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The Bahá’í Movement

The Bahai Movement
Cleveland Ohio Plaindealer
May 12, 1912

On a spacious site, overlooking the lake in the outskirts of Chicago is soon to be erected a great temple, surrounded by a hospice, a hospital, an asylum, and a school — the entire group of buildings to be called a Mashrak-El Azkar. It is to be erected by the Bahá’ís of America, liberally assisted by their brethren of Persia.

The plans confidently announced and apparently soon to be undertaken indicate the hold which the so-called Bahá’í movement has already secured in the western world. For perhaps the first time in the world’s history a movement for social, economic and religions reform has made its way from Orient to Occident, and made progress among the western people.

Abdul-Bahá, head of the Bahá’ís, was in Cleveland last week, preaching his doctrine of universal peace and universal religion. He comes from Persia, where the movement had its origin in 1844 and where it already has behind it the prestige of years of direst persecution and of triumphs which show it tenacious of life. It is a philosophy rather than a religion, an effort for social and economic reform rather than one of rivalry with any of the established faiths.

Three teachers the Bahá’ís have had. First came he called “the Báb,” who was persecuted and finally put to death by the forces against which he preached. Then followed Bahá’u’lláh, who was obliged to spend much of his mature life in exile and prison and whose son and spiritual heir is ‘Abdul-Bahá, now in the United States. They have consistently taught the universality of the brotherhood of man, urged that peace on earth can come only when nations forget their differences and acknowledge that truth is truth, wherever found. “The root of all knowledge is the knowledge of God,” wrote Bahá’u’lláh, emphasizing practically what each of the world’s great spiritual leaders has taught.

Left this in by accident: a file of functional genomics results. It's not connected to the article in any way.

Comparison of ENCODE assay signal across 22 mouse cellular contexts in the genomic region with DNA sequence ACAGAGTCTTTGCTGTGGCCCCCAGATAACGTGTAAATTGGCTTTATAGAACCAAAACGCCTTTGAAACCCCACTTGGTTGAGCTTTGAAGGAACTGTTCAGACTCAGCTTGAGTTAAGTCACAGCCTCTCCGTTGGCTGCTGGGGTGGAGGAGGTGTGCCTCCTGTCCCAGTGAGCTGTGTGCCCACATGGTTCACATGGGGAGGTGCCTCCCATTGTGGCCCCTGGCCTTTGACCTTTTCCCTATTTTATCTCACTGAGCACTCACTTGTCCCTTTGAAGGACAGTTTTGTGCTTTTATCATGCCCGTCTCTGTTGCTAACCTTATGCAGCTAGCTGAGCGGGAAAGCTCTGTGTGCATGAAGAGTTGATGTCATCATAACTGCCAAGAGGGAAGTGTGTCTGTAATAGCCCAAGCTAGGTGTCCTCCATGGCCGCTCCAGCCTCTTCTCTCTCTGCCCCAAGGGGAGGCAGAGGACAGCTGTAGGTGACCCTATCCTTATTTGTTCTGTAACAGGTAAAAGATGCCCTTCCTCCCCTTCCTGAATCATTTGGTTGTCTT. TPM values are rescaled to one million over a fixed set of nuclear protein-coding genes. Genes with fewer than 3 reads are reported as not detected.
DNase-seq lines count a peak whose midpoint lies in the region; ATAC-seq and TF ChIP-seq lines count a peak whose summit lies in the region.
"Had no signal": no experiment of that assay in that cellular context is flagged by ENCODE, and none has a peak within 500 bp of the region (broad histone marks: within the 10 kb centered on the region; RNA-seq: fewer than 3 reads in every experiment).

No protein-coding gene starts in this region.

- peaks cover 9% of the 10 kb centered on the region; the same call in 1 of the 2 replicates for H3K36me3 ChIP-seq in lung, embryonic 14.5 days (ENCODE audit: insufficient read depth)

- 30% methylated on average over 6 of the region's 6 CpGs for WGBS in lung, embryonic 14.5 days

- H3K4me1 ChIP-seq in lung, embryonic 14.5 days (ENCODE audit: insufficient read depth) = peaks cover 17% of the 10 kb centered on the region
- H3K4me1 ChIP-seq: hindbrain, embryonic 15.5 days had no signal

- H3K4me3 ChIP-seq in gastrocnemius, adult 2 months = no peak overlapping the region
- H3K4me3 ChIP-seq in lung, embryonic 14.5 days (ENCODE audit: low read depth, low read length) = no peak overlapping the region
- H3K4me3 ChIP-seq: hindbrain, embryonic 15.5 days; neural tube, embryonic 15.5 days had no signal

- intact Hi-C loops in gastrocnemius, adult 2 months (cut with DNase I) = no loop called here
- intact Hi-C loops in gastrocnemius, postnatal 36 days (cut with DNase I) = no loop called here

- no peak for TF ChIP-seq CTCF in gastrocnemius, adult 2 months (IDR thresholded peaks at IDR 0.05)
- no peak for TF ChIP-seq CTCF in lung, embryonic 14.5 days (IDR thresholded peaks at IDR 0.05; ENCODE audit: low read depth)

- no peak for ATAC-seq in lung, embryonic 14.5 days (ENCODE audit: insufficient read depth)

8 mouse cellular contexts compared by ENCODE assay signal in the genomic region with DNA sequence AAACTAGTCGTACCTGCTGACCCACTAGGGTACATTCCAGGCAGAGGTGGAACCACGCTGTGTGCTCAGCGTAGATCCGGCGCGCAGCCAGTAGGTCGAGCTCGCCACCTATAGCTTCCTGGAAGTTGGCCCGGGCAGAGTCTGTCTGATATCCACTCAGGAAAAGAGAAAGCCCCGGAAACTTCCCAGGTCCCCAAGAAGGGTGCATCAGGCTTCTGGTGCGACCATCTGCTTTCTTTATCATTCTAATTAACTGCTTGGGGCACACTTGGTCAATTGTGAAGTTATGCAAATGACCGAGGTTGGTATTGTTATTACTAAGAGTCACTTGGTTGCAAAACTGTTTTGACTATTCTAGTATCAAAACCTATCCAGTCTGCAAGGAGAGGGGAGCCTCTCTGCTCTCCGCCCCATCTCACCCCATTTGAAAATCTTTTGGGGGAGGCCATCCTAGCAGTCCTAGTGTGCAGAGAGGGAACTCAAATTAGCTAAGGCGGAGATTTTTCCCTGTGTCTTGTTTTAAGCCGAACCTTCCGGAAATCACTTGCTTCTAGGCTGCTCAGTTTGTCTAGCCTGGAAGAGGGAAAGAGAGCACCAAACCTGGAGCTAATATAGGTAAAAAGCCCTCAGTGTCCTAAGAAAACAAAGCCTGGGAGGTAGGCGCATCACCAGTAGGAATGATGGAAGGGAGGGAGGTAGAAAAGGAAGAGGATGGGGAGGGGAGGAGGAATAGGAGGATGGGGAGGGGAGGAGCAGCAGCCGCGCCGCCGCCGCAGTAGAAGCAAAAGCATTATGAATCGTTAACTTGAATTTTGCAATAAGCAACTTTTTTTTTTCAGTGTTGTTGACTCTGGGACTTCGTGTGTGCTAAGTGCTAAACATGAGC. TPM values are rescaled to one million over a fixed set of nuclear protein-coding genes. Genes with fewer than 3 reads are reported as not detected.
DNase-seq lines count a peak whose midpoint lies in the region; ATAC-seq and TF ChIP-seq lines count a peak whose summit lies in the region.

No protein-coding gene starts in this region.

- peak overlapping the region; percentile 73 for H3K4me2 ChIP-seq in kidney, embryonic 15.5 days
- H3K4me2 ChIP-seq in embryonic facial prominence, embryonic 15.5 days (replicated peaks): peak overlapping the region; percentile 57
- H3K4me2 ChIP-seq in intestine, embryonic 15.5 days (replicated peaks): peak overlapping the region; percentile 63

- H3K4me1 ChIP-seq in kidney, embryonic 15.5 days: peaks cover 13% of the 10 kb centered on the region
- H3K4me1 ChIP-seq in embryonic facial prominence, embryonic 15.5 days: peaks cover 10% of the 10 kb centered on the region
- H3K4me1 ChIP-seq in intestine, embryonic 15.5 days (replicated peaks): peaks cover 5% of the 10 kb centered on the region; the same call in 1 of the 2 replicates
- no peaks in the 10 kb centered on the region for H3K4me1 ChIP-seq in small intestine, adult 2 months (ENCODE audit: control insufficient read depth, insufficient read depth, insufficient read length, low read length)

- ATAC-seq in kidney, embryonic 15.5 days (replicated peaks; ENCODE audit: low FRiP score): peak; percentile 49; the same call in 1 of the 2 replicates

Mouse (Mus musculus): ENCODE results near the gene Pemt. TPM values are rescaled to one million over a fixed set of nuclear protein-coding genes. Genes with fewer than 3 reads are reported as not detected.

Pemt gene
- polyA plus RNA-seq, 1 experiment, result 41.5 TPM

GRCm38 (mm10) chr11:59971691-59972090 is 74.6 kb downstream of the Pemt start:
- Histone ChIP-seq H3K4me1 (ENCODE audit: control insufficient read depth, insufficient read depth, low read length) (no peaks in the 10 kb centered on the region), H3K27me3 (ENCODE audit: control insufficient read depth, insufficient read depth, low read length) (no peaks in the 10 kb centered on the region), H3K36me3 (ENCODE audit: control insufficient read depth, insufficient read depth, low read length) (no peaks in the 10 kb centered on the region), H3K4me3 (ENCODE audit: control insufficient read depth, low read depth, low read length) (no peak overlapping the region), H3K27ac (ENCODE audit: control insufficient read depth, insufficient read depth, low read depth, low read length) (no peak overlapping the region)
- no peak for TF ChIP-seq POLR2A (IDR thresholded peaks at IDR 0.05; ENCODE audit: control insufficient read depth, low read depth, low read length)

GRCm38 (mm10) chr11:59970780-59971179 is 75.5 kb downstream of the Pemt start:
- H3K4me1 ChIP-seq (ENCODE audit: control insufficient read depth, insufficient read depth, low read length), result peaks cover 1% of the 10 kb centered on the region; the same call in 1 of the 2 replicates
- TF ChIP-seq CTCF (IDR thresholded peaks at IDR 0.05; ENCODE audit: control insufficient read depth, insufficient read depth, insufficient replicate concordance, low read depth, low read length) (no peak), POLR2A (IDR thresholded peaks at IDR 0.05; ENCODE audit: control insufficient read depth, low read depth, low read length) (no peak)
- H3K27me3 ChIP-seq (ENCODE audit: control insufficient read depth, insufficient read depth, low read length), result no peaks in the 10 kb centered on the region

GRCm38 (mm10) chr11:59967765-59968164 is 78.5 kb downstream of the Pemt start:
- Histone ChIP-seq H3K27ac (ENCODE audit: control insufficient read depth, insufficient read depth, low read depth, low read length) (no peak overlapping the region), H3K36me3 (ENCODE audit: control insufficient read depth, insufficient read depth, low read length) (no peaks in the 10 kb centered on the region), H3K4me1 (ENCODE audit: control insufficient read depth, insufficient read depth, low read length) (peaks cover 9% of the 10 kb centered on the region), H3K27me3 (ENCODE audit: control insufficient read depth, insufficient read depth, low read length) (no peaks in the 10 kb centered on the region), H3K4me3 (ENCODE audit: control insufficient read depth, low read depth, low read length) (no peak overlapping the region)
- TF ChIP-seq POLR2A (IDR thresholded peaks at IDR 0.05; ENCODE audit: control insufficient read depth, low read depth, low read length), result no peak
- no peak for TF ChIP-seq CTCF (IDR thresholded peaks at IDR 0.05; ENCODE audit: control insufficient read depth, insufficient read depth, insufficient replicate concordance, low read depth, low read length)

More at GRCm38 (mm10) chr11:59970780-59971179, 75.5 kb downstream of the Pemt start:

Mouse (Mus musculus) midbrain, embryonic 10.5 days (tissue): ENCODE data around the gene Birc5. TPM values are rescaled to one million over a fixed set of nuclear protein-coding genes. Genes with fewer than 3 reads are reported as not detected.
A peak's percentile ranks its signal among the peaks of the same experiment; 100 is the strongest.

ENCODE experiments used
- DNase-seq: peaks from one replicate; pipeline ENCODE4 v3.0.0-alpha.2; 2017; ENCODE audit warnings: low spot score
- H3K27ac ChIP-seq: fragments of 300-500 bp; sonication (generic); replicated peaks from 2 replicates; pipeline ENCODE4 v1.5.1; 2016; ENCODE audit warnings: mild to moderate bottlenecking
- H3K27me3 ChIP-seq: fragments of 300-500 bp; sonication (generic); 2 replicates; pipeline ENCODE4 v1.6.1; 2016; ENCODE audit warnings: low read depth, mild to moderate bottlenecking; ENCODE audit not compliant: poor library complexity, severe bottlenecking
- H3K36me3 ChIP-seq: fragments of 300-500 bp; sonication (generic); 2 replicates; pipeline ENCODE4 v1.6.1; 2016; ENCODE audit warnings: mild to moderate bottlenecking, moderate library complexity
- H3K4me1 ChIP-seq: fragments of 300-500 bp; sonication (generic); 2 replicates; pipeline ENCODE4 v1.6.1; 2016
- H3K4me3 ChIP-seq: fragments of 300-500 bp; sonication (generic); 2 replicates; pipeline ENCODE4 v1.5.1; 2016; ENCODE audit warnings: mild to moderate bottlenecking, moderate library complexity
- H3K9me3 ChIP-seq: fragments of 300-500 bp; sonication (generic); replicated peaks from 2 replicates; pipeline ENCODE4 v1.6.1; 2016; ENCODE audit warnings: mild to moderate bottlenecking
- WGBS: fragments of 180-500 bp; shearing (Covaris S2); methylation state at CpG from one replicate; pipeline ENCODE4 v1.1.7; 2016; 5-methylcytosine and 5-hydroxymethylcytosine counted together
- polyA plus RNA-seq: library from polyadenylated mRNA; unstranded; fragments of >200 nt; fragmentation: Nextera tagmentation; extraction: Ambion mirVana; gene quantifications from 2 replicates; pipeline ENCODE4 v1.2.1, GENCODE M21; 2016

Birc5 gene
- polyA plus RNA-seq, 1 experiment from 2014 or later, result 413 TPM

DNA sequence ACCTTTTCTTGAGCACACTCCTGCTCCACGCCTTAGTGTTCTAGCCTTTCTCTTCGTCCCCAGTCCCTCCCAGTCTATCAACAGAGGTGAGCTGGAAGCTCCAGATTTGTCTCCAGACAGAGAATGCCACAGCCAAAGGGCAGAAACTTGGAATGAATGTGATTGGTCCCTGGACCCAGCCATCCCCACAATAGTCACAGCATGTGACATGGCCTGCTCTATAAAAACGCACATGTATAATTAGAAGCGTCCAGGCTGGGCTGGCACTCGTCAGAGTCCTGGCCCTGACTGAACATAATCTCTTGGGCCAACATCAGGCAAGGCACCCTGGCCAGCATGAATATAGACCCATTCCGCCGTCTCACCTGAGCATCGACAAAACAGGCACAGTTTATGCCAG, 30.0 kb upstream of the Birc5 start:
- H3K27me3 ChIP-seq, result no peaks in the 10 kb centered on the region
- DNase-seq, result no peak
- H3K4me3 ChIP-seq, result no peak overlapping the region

In order to bring the men of all races and nations together the Bahá’ís see the need of a universal language. They teach the emancipation of women, the elimination of wars through arbitration, the triumph of humanity over selfishness. It is a big program and one possessing many suggestions which even the defenders of the present order would not care to challenge.